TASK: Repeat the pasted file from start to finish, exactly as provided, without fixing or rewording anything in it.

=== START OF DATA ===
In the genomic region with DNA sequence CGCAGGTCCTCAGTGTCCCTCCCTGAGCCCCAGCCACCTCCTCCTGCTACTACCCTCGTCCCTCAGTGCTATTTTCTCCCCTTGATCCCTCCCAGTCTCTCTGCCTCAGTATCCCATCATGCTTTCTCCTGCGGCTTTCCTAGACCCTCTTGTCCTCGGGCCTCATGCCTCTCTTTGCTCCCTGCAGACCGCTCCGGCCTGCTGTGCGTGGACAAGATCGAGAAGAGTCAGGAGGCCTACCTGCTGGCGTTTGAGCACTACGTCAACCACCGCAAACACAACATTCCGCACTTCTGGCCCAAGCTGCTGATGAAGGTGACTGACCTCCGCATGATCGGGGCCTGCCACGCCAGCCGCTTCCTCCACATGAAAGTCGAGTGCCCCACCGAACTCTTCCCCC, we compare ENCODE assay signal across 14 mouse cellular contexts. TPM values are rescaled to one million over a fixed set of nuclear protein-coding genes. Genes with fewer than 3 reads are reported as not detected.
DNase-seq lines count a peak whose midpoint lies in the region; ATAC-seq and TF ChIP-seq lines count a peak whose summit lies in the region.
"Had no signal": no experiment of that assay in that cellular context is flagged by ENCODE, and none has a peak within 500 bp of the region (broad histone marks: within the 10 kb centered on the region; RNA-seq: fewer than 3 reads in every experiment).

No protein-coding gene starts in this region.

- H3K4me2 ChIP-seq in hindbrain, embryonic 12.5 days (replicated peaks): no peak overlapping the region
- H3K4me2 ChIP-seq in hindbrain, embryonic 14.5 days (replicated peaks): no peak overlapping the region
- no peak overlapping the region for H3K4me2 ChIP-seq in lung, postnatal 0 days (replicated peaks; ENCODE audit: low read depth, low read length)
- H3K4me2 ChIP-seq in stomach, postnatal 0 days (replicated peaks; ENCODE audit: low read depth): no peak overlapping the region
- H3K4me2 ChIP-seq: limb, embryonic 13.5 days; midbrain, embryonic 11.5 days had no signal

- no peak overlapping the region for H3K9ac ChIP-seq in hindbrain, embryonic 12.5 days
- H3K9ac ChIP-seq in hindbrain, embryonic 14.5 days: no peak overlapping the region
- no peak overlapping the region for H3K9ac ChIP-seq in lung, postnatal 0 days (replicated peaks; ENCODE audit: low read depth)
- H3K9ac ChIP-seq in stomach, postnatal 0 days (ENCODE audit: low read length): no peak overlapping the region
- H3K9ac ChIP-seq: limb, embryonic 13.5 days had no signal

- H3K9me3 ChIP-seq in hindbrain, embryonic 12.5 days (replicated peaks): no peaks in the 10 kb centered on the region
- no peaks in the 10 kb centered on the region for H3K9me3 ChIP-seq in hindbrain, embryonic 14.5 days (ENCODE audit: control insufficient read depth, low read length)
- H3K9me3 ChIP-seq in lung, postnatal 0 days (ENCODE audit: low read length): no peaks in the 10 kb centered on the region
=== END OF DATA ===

In the genomic region with DNA sequence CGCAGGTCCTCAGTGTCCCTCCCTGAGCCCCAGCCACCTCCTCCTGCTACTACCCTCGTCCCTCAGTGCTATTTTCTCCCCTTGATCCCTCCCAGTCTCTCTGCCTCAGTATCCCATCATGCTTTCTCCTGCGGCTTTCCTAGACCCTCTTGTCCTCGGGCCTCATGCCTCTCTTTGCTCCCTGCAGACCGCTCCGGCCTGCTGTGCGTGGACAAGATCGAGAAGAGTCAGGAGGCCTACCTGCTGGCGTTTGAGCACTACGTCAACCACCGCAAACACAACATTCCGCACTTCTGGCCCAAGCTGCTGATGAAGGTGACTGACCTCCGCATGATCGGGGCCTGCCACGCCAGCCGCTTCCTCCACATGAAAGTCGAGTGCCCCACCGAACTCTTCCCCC, we compare ENCODE assay signal across 14 mouse cellular contexts. TPM values are rescaled to one million over a fixed set of nuclear protein-coding genes. Genes with fewer than 3 reads are reported as not detected.
DNase-seq lines count a peak whose midpoint lies in the region; ATAC-seq and TF ChIP-seq lines count a peak whose summit lies in the region.
"Had no signal": no experiment of that assay in that cellular context is flagged by ENCODE, and none has a peak within 500 bp of the region (broad histone marks: within the 10 kb centered on the region; RNA-seq: fewer than 3 reads in every experiment).

No protein-coding gene starts in this region.

- H3K4me2 ChIP-seq in hindbrain, embryonic 12.5 days (replicated peaks): no peak overlapping the region
- H3K4me2 ChIP-seq in hindbrain, embryonic 14.5 days (replicated peaks): no peak overlapping the region
- no peak overlapping the region for H3K4me2 ChIP-seq in lung, postnatal 0 days (replicated peaks; ENCODE audit: low read depth, low read length)
- H3K4me2 ChIP-seq in stomach, postnatal 0 days (replicated peaks; ENCODE audit: low read depth): no peak overlapping the region
- H3K4me2 ChIP-seq: limb, embryonic 13.5 days; midbrain, embryonic 11.5 days had no signal

- no peak overlapping the region for H3K9ac ChIP-seq in hindbrain, embryonic 12.5 days
- H3K9ac ChIP-seq in hindbrain, embryonic 14.5 days: no peak overlapping the region
- no peak overlapping the region for H3K9ac ChIP-seq in lung, postnatal 0 days (replicated peaks; ENCODE audit: low read depth)
- H3K9ac ChIP-seq in stomach, postnatal 0 days (ENCODE audit: low read length): no peak overlapping the region
- H3K9ac ChIP-seq: limb, embryonic 13.5 days had no signal

- H3K9me3 ChIP-seq in hindbrain, embryonic 12.5 days (replicated peaks): no peaks in the 10 kb centered on the region
- no peaks in the 10 kb centered on the region for H3K9me3 ChIP-seq in hindbrain, embryonic 14.5 days (ENCODE audit: control insufficient read depth, low read length)
- H3K9me3 ChIP-seq in lung, postnatal 0 days (ENCODE audit: low read length): no peaks in the 10 kb centered on the region